Busting Top Trauma MythsBY KEVIN T. COLLOPY, BA, FP-C, CCEMT-P, NREMT-P, WEMT, SEAN M. KIVLEHAN, MD, MPH, NREMT-P,SCOTT R. SNYDER, BS, NREMT-P ON MAR 2, 2015
The myth explained
It is known that laryngeal manipulation and endotracheal intubation are both associated with a transient rise in intracranial pressure (ICP), and patients who have a head injury with increased ICP are considered at an increased risk for secondary brain injury. Since a transient ICP rise could decrease cerebral perfusion pressures, every effort is made to control ICP. In theory, lidocaine prevents this transient ICP rise, which helps prevent a secondary brain injury. Evidence for lidocaine as a preventive measure first appeared in 1980, when Robert Bedford, et al., published their paper, “Lidocaine prevents increased ICP after endotracheal intubation,” when they monitored 20 patients who were undergoing elective neurosurgery. Their results showed that while patients who received lidocaine did experience a rise in ICP, it was significantly less than in patients who received a placebo. Ultimately, these results were extrapolated to use lidocaine as part of the medication sequence for intubation, although this study did not address this question at all.
Drs. Mike Clancy and Neil Robinson reviewed all of the available literature regarding the use of lidocaine in RSI and published their findings in 2001. After an exhaustive literature review, they only found six papers that addressed lidocaine and intracranial pressure changes. No paper studied lidocaine during RSI. These authors concluded there is no evidence to support the use of lidocaine as a clinical intervention during RSI and recommended its administration be limited to clinical trials.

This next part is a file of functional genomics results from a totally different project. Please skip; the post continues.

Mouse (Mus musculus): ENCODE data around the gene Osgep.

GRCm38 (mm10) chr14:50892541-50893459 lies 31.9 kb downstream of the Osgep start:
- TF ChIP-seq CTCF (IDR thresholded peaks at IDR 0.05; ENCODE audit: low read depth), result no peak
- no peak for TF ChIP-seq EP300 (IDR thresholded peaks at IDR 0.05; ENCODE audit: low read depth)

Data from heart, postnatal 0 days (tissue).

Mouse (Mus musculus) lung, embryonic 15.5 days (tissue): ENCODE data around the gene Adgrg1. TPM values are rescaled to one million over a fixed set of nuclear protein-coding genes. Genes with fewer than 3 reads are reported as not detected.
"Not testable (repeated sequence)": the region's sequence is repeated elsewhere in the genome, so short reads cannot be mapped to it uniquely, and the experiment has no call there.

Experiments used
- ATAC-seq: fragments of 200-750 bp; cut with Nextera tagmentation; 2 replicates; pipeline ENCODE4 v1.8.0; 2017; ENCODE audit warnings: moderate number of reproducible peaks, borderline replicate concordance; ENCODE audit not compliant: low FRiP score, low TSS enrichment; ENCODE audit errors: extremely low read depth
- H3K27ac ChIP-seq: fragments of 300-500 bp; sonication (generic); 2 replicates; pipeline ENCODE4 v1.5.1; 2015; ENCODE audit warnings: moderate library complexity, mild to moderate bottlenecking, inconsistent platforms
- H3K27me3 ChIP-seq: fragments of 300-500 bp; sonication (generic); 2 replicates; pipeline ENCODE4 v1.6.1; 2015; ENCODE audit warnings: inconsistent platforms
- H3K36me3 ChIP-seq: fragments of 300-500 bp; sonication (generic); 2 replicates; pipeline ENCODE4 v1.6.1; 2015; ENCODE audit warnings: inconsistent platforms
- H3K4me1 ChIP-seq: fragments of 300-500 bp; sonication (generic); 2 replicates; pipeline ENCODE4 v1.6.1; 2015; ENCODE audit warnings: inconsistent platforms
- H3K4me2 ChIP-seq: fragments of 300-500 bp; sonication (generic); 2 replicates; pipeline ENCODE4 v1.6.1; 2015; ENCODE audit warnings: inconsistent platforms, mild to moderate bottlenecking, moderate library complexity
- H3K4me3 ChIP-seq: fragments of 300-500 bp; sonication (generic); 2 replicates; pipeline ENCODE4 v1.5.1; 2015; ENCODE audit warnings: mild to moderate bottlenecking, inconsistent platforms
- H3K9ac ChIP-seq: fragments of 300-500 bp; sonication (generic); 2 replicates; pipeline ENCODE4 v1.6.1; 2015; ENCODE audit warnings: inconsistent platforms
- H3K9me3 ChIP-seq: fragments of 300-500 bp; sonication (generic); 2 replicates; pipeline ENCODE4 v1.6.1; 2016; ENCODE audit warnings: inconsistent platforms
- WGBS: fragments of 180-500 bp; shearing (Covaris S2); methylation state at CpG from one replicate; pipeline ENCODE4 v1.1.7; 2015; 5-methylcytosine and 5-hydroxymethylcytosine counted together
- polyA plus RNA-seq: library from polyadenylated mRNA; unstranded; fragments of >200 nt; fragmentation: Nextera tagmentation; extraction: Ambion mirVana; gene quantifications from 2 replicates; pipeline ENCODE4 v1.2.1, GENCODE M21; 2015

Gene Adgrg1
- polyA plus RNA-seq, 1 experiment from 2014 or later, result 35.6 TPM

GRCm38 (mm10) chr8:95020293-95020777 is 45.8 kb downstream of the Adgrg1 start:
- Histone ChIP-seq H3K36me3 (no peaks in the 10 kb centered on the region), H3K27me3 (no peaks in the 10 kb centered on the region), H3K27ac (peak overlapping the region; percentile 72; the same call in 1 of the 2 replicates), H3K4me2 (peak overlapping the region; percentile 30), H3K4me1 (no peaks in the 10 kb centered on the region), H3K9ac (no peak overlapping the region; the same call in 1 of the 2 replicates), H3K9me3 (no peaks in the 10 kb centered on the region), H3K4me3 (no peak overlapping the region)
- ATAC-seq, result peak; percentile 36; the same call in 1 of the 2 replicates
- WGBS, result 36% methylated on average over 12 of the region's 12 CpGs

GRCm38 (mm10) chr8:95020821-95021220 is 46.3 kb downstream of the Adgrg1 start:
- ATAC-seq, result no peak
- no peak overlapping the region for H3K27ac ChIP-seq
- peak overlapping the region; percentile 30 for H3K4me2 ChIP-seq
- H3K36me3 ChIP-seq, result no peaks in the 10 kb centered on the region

Although there is no evidence to support the use of lidocaine, is there evidence that suggests that lidocaine causes harm? A 2012 paper in the American Journal of Emergency Medicine determined lidocaine had no impact on the hemodynamic stability of patients receiving RSI following traumatic injury and determined the drug was safe to administer during RSI.
However, one potential problem is that lidocaine administration is time-dependent. Some authors suggest that to have any potential benefit for the patient receiving RSI, lidocaine must be administered at least 2 minutes prior to laryngoscopy. Waiting an additional 2 minutes to intubate a patient with a head injury may be its greatest risk, as during this time patients can remain hypoxic, potentially aspirate and continue to fight, which further exacerbates an increased ICP. Lidocaine has a dose-dependent effect as well and too much lidocaine can be detrimental. While minimal arterial blood pressure changes occur when patients received 1.5 mg/kg of lidocaine prior to neurosurgery, significant blood pressure declines occur when the dose is increased to 2 mg/kg.
The Bottom Line
Lidocaine is not proven to prevent a rise in ICP during RSI. While it may not directly harm patients, its administration does delay the completion of RSI, which puts the patient at risk for continued hypoxia.